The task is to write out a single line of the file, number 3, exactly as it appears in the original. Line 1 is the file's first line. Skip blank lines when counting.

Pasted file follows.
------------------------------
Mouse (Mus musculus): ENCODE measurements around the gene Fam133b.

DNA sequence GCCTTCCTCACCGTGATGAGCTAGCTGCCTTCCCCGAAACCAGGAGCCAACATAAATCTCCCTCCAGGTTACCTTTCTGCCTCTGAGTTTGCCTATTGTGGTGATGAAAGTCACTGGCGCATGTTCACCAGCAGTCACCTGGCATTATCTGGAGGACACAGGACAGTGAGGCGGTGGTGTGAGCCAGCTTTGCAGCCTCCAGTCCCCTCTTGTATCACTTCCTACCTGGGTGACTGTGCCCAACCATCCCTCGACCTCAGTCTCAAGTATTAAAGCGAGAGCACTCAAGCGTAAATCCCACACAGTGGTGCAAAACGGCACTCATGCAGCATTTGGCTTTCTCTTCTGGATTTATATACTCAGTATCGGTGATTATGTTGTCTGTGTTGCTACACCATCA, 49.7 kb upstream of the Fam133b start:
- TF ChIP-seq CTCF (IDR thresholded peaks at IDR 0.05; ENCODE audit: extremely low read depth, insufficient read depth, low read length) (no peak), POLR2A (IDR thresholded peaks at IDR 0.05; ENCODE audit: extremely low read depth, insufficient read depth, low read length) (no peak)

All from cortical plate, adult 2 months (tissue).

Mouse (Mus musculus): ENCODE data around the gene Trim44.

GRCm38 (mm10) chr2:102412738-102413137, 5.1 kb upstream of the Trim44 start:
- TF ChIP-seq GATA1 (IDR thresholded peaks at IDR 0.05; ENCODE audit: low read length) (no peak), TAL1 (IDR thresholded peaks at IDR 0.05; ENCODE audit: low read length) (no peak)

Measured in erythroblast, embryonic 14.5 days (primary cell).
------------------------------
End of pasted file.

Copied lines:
- TF ChIP-seq CTCF (IDR thresholded peaks at IDR 0.05; ENCODE audit: extremely low read depth, insufficient read depth, low read length) (no peak), POLR2A (IDR thresholded peaks at IDR 0.05; ENCODE audit: extremely low read depth, insufficient read depth, low read length) (no peak)